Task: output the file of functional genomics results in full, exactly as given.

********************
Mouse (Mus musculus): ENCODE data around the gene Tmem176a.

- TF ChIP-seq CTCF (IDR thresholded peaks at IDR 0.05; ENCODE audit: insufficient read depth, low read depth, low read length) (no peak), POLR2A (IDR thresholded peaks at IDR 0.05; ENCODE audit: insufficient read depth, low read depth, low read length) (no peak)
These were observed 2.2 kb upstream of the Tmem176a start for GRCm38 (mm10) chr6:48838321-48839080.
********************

Mouse (Mus musculus): ENCODE data around the gene Tmem176a.

- TF ChIP-seq CTCF (IDR thresholded peaks at IDR 0.05; ENCODE audit: insufficient read depth, low read depth, low read length) (no peak), POLR2A (IDR thresholded peaks at IDR 0.05; ENCODE audit: insufficient read depth, low read depth, low read length) (no peak)
These were observed 2.2 kb upstream of the Tmem176a start for GRCm38 (mm10) chr6:48838321-48839080.